The event's People's Choice Award went to Isha Katyal, whose supervisor is Dr. Janet Hill of the WCVM's Department of Veterinary Microbiology.

Microbiology (General): Teenus Paramel Jayaprakash, whose supervisor is Dr. Janet Hill, placed second while Jennifer Town, who is supervised by Dr. Tim Dumonceaux (Agriculture and Agri-Food Canada) placed third.

Microbiology (Virology, Infectious Diseases, Molecular Biology): Lisanework Ayalew, whose supervisor is Dr. Suresh Tikoo (Department of Veterinary Microbiology), placed second while third place went to Matheus Costa, whose work is supervised by Dr. Janet Hill.

Environmental Toxicology: David Saunders, whose work is supervised by Dr. John Giesy of the WCVM's Department of Veterinary Biomedical Sciences, received first for his research poster.

Reproductive Biology: Jesus Palomino, who is supervised by Dr. Gregg Adams of the WCVM's Department of Veterinary Biomedical Sciences, received first for his research work.

• WCVM graduate student Yadu Balachandran received a Winter School Fellowship from the European Academy of Allergy and Clinical Immunology (EAACI). The fellowship supported his attendance at the EAACI's 11th Immunology Winter School that targeted basic research in allergy and clinical immunology.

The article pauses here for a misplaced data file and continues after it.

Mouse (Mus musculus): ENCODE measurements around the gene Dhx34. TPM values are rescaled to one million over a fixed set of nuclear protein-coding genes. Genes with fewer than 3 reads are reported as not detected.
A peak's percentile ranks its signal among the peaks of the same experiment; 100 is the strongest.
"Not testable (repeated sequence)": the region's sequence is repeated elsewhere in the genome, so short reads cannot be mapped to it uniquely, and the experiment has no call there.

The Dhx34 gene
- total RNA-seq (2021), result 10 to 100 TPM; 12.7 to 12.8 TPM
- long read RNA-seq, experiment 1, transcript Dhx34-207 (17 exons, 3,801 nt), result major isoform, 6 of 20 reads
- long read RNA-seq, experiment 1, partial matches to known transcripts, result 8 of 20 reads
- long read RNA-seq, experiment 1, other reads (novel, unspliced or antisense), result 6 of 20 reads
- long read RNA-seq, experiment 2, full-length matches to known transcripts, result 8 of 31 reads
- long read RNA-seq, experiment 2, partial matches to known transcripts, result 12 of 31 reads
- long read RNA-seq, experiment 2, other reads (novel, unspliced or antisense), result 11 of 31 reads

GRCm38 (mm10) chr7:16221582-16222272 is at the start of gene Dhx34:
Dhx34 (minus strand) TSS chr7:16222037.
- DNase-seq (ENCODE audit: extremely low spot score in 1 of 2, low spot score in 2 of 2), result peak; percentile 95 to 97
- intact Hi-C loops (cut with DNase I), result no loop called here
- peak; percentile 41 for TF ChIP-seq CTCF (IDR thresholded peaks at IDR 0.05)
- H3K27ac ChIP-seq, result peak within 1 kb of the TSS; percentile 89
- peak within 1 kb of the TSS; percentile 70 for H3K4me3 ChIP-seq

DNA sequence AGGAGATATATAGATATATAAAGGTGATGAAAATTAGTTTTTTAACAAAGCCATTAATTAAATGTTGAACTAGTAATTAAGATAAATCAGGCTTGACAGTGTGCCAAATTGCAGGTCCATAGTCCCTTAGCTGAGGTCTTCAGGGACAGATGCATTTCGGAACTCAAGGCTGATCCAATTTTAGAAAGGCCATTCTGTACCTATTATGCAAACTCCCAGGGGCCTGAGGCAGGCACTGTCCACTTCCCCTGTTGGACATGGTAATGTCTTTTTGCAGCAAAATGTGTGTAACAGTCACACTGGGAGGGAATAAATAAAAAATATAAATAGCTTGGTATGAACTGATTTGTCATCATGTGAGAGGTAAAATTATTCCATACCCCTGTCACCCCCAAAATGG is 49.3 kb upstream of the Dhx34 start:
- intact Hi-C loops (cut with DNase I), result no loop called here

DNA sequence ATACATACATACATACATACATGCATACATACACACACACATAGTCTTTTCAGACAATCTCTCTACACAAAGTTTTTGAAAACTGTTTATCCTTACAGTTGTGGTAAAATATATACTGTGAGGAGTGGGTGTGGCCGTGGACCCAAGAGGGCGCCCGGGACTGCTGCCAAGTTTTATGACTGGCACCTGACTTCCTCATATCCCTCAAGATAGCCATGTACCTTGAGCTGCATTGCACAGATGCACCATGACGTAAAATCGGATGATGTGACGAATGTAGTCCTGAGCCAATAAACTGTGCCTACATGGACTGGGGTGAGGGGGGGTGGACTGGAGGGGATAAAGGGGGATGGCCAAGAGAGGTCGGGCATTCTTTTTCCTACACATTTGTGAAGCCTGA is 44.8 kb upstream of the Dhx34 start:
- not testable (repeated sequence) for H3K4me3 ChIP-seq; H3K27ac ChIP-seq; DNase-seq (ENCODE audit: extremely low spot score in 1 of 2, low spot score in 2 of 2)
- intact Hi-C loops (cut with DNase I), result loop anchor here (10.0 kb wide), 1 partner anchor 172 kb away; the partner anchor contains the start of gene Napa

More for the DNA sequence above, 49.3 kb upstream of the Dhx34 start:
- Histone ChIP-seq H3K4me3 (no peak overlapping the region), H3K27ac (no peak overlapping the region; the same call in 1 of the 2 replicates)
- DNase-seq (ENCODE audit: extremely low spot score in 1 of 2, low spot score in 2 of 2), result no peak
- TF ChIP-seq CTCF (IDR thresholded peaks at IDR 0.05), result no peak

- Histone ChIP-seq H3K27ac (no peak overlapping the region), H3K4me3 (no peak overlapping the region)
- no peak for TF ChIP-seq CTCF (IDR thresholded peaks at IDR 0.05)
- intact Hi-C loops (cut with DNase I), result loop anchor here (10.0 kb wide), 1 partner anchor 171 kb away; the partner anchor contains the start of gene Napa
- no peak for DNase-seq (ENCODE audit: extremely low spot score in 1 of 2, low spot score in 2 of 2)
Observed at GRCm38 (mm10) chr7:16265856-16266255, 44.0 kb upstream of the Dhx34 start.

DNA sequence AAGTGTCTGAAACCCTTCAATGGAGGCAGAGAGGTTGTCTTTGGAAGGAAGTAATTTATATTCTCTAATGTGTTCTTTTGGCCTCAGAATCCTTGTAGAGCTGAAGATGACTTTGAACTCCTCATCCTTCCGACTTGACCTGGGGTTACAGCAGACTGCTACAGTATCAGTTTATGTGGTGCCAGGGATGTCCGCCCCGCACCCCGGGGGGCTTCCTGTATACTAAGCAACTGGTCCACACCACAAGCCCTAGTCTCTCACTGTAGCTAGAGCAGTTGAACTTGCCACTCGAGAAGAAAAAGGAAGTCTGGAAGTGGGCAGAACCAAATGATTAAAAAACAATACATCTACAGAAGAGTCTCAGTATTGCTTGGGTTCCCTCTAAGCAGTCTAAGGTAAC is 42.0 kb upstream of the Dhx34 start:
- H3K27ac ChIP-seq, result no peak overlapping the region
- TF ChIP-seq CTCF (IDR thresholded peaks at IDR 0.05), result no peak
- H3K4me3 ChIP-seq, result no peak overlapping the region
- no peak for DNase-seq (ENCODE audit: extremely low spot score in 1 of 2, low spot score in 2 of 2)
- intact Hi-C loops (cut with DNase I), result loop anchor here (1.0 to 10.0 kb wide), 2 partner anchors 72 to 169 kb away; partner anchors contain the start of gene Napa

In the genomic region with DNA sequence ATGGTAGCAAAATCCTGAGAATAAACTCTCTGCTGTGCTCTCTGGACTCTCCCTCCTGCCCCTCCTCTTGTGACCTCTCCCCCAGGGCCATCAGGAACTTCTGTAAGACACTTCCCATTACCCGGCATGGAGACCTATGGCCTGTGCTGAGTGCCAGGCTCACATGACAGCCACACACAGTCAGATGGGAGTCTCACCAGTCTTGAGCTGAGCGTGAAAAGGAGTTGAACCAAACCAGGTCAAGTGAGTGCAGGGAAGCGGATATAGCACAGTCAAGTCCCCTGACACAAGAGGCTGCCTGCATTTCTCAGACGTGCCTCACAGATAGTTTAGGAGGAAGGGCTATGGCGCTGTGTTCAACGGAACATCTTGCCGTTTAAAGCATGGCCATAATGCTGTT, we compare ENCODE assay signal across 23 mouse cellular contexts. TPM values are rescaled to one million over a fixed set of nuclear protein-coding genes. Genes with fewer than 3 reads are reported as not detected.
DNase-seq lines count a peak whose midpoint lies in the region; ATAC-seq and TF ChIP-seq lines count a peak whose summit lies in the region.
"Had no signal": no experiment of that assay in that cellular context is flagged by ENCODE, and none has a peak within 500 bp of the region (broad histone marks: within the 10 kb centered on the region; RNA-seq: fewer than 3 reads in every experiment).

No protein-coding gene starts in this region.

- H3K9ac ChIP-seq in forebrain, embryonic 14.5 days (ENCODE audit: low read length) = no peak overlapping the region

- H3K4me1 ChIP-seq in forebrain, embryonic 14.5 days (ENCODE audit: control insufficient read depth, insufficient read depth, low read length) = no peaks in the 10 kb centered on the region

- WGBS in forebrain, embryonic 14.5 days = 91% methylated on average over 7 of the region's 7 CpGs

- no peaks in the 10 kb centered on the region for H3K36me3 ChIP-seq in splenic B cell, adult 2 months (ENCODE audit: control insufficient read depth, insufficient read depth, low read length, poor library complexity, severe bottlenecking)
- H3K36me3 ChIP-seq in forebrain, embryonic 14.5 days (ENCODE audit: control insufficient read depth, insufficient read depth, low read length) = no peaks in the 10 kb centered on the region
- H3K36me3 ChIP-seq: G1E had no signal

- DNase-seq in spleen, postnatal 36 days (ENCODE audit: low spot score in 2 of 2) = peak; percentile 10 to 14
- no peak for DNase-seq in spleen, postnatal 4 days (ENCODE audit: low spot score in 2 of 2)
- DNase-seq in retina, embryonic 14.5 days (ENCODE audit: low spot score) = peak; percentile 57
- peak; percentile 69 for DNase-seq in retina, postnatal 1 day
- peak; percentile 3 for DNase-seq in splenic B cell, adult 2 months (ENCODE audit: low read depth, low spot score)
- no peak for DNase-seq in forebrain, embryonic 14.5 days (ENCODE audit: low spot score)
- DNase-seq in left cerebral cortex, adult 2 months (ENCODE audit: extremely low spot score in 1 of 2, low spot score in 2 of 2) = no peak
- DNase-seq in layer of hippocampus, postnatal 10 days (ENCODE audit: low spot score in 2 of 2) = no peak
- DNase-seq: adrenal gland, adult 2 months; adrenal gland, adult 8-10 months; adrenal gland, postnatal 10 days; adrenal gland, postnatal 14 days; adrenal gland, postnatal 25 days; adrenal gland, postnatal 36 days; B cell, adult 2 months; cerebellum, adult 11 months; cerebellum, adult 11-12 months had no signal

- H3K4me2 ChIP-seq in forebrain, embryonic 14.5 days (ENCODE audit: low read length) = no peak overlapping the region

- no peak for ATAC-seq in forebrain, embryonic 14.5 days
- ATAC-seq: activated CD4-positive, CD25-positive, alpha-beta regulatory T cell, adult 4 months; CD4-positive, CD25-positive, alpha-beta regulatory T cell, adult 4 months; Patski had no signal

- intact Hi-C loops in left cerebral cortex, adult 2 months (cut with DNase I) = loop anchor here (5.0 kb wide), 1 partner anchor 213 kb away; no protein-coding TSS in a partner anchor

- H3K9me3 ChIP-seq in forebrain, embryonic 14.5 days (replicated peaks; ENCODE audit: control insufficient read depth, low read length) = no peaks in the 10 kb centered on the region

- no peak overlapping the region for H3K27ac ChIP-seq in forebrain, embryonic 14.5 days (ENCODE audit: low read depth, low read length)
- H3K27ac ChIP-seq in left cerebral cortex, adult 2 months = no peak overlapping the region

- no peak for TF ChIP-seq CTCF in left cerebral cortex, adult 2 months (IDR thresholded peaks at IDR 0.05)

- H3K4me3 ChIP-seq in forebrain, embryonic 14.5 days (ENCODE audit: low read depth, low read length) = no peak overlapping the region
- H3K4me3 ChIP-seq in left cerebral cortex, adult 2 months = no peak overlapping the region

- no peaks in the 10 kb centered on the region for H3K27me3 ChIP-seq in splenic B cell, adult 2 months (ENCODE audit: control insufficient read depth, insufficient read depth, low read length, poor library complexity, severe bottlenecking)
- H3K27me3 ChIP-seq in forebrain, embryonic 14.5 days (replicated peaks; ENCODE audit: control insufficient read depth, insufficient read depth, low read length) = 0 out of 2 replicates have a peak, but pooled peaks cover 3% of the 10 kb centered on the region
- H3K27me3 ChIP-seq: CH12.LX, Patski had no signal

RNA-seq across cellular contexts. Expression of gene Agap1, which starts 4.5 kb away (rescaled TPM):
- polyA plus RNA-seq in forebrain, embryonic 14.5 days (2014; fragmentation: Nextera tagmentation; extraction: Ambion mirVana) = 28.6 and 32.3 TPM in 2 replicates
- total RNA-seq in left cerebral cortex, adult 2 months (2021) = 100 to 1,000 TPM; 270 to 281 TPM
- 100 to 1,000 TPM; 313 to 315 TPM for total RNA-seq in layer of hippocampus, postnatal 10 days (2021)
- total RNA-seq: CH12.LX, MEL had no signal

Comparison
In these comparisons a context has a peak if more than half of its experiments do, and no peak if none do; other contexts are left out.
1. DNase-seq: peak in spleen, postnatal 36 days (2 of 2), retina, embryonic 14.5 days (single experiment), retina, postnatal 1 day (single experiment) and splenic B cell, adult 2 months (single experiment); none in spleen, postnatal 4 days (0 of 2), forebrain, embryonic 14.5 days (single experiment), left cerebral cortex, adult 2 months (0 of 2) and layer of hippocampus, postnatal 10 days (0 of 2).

Balachandran, a PhD candidate in the WCVM's Department of Veterinary Biomedical Sciences, has focused his research on lung inflammation. He was the only Canadian student selected to attend the four-day meeting which was held in Pichl, Austria, in late January.

The EAACI is an international medical association that is active in the field of allergy and clinical immunology. The winter school provides a unique learning and collaborating opportunity for young scientists who are active in clinical immunology and allergy research.